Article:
Richard Zanuck is honored at the Academy with a screening of a new documentary on his life
Many of Hollywood’s leading producers and directors gathered at the Academy of Motion Pictures Arts and Sciences in Beverly Hills on Monday night to honor the late Richard Zanuck with a screening of the new documentary, “Don’t Say No Until I Finish Talking: The Story of Richard Zanuck.”
The legendary producer died of a heart attack on July 13. He was 77.
Steven Spielberg addressed the crowd, which included Ron Howard, Michael Mann, Sherry Lansing and William Friedkin, before the screening and noted of the film:
“What you are about to see was never intended to be what it has become. It was never intended to be a memorial to Richard’s contribution to the arts and the contributions to his family.”
Zanuck watched a cut of the movie only three days before his death.
“It most likely could have been the last film he ever saw,” noted Spielberg (on left with Zanuck while filming "Jaws") in photo at left) . “Everything I have ever learned about producing, I learned from this man. I miss him. I miss the idea of him. And for countless future filmmakers, I will miss, for them, the chance that was given to learn my craft from the best of the best. He was every director’s best friend. He was the cornerstone of this industry in deed and in name.”
"Don’t Say No Until I Finish Talking" is a variation on a phrase attributed to Zanuck’s legendary father, Darryl F. Zanuck who said, “Don’t say yes until I finish talking.”
The elder Zanuck, a hard-charging, cigar-chomping legend, ran 20th Century Fox in the 1930s and 1940s, overseeing production on numerous classics like “The Grapes of Wrath” and “How Green Was My Valley.”
Also read: Producer Richard D. Zanuck Dies at 77
Raised on the backlot, Richard Zanuck grew up working under his father who, in 1962, when the studio was floundering after the excesses of Elizabeth Taylor’s troubled “Cleopatra,” turned to his 27-year-old son and asked who would make the best new production chief. Richard Zanuck responded with one word — “me.”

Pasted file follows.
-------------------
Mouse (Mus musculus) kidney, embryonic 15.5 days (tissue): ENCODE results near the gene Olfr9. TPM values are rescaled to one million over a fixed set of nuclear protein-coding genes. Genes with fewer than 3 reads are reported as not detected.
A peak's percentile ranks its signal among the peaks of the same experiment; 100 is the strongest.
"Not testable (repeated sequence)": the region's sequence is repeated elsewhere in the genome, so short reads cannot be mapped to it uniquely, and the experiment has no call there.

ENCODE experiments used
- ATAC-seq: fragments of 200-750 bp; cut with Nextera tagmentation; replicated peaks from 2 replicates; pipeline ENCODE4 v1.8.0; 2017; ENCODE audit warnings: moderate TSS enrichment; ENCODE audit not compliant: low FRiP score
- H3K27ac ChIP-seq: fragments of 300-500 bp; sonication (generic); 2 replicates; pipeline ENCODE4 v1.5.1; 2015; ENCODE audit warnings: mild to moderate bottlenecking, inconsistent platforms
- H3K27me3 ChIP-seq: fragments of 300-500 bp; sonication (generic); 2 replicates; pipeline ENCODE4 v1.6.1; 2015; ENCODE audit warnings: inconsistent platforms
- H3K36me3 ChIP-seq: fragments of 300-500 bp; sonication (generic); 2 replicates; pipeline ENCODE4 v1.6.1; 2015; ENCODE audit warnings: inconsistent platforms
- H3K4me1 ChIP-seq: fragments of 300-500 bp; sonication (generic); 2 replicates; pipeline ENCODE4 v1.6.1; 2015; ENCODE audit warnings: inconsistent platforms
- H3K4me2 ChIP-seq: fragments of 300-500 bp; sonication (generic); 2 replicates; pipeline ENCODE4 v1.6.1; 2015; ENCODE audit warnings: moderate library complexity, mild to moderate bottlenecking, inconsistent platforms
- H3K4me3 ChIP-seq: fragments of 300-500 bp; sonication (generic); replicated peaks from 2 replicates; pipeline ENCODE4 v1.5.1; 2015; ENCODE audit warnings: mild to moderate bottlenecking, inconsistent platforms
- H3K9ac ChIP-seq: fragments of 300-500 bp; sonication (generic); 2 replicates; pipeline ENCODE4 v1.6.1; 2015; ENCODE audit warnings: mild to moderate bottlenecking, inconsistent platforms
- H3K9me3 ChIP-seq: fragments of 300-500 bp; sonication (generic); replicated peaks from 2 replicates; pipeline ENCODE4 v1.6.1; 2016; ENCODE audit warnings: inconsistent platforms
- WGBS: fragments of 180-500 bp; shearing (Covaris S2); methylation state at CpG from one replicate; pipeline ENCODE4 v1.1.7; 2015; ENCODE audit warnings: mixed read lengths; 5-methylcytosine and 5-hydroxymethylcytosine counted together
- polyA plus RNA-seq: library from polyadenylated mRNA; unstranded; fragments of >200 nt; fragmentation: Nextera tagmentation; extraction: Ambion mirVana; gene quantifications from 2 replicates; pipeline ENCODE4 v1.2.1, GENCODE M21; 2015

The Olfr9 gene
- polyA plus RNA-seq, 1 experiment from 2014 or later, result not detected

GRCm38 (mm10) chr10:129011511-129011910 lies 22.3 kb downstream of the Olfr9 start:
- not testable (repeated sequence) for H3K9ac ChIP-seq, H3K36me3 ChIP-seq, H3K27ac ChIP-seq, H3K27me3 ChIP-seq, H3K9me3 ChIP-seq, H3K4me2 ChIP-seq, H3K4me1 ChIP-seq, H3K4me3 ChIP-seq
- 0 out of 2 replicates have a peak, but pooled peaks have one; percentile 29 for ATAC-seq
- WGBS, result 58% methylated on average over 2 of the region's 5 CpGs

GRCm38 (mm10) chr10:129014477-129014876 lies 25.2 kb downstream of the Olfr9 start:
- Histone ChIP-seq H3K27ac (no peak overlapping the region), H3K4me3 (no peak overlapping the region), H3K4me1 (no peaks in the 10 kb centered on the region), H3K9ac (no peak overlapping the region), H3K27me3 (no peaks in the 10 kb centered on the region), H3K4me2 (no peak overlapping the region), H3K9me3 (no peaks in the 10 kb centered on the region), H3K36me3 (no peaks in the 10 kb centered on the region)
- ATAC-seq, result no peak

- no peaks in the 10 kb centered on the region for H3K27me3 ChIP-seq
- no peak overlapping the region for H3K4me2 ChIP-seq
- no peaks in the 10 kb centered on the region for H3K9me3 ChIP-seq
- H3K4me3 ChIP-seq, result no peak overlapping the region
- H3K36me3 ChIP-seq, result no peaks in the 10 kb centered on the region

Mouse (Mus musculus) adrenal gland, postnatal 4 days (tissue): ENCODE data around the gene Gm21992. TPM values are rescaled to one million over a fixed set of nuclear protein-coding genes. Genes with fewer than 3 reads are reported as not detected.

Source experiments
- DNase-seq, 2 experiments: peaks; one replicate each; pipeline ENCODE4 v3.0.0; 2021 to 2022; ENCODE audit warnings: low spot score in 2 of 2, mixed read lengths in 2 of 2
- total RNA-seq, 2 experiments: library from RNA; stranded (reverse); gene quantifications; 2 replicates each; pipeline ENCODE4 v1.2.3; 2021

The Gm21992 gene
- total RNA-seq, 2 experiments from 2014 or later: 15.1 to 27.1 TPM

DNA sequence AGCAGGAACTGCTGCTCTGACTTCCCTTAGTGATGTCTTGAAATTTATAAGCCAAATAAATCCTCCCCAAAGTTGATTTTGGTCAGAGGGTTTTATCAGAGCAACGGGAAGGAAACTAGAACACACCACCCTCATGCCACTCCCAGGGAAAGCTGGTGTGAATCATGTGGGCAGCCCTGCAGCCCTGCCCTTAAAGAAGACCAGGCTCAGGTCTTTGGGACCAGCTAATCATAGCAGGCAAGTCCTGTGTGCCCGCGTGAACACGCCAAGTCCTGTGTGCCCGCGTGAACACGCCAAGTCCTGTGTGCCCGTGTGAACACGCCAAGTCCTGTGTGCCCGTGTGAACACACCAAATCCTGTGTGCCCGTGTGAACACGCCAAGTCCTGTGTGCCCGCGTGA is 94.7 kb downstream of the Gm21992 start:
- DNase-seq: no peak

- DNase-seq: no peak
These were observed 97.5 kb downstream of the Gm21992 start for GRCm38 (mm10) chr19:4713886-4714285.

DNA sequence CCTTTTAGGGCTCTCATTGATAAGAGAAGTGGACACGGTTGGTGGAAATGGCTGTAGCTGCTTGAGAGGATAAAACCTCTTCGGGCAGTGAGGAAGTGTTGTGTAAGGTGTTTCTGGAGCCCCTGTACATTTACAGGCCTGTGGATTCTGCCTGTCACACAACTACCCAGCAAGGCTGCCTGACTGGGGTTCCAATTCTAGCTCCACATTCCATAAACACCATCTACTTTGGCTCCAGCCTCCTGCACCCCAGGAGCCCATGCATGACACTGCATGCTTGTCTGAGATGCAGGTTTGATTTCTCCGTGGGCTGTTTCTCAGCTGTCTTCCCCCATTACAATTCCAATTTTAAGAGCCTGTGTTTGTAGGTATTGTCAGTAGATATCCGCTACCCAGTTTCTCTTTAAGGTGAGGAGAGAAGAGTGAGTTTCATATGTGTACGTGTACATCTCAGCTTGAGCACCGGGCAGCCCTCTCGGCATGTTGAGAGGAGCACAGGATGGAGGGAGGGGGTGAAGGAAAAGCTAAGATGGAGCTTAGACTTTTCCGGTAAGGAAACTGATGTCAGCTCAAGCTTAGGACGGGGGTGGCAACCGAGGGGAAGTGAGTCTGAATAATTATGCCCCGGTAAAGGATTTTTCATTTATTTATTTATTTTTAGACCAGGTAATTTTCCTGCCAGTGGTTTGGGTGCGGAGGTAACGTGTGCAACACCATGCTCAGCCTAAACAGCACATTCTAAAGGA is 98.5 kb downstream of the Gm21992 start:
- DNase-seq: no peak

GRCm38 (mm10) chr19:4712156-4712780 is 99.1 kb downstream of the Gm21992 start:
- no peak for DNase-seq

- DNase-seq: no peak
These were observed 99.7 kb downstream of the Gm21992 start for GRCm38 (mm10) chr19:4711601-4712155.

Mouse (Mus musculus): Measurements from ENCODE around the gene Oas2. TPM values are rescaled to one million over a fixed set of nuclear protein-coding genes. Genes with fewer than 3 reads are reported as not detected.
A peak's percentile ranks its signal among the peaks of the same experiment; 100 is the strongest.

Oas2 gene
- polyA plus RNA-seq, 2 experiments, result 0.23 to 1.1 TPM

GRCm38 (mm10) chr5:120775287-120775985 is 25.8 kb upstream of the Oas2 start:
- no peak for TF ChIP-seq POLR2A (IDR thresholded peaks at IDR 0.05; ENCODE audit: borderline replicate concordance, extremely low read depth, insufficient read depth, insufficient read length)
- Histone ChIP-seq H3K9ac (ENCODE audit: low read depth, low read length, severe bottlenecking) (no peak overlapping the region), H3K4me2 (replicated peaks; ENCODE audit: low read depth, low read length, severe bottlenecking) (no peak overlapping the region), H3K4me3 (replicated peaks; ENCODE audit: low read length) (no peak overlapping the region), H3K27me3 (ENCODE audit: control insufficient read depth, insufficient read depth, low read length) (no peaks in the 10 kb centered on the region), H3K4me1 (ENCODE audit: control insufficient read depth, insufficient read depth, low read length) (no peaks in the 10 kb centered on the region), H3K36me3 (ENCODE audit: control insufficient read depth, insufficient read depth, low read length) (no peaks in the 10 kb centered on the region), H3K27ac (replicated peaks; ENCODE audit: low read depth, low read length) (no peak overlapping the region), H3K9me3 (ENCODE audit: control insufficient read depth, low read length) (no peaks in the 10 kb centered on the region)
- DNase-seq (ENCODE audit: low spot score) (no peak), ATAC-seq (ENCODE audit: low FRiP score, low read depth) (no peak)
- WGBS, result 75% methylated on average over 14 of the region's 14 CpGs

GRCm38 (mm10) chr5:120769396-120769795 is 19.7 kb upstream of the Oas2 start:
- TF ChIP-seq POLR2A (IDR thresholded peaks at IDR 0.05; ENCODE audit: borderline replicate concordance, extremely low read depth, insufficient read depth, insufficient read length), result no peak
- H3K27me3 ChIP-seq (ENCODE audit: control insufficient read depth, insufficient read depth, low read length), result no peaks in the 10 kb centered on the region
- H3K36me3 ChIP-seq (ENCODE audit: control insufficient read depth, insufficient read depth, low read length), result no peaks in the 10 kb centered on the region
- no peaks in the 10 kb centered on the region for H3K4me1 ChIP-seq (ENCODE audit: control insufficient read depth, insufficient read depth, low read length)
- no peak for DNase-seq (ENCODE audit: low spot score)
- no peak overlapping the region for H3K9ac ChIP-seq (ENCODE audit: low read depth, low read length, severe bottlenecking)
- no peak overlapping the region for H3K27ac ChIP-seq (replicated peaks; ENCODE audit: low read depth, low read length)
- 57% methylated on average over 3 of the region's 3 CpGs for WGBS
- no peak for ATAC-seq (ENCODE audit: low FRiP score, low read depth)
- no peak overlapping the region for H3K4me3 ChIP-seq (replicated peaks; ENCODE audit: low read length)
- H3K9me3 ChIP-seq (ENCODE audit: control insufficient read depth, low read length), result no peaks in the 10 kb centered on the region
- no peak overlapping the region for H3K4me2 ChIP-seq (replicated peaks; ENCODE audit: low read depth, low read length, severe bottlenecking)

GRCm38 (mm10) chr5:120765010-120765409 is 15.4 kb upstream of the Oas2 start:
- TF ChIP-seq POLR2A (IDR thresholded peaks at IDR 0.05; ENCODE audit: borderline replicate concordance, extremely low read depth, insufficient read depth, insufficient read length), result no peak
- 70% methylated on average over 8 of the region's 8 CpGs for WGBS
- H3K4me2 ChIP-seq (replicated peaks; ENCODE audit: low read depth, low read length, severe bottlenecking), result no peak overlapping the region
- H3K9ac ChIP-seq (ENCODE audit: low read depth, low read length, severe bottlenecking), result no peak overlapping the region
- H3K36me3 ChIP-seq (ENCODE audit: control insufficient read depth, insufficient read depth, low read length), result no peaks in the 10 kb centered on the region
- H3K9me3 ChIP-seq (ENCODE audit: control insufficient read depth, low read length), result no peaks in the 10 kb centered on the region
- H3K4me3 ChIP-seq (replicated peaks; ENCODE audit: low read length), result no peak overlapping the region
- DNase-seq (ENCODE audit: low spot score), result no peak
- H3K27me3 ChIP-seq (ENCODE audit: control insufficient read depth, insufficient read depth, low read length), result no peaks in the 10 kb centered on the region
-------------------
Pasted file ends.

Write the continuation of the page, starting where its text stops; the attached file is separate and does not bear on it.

Under his leadership, Fox rebounded with a Best Picture Oscar and box office hit, “The Sound of Music,” followed by “Planet of the Apes” and another Best Picture Oscar for, “Patton.”
But soon the studio was back in the red with bombs like “Hello, Dolly” and “Dr. Doolittle,” and Zanuck was fired from Fox by his own father.
In the seventies, Richard Zanuck teamed with David Brown to form Zanuck/Brown, which produced another Best Picture winner, “The Sting,” and went on to make two movies with Spielberg — then a struggling young filmmaker — “Sugarland Express” and “Jaws.”
“When we first tested the shark on ‘Jaws’ and we sat in a boat together, we watched it sink to the bottom of the Atlantic Ocean,” Spielberg recalled. “Dick turned to me and said, ‘Gee, I hope that’s not a sign.”
After splitting with Brown in 1988, Zanuck partnered with his wife, Lili, to form the Zanuck Company whose “Driving Miss Daisy,” directed by Bruce Beresford, won the Academy Award for Best Picture of 1989.
Since 2001, Zanuck was known primarily for producing Tim Burton’s movies with his name on all but “The Corpse Bride.”
“Don’t Say No Until I Finish Talking: The Story of Richard Zanuck” was produced by Amblin TV, TCM and directed by Laurent Bouzerou.
The new movie was shot in 2011 and will debut in April at the Turner Classic Movies film festival in Hollywood, then air on the network the following month.
Zanuck’s widow, Lili Fini Zanuck, also addressed the audience noting through her tears:
“My loss is devastating,” she said, recalling a moment a few months back when she cried out to him, “Please don’t leave!’ And for some reason I’d been worried about that a lot lately, maybe like the last year. Of course Dick, in his way, said, ‘Why, do you know something?'”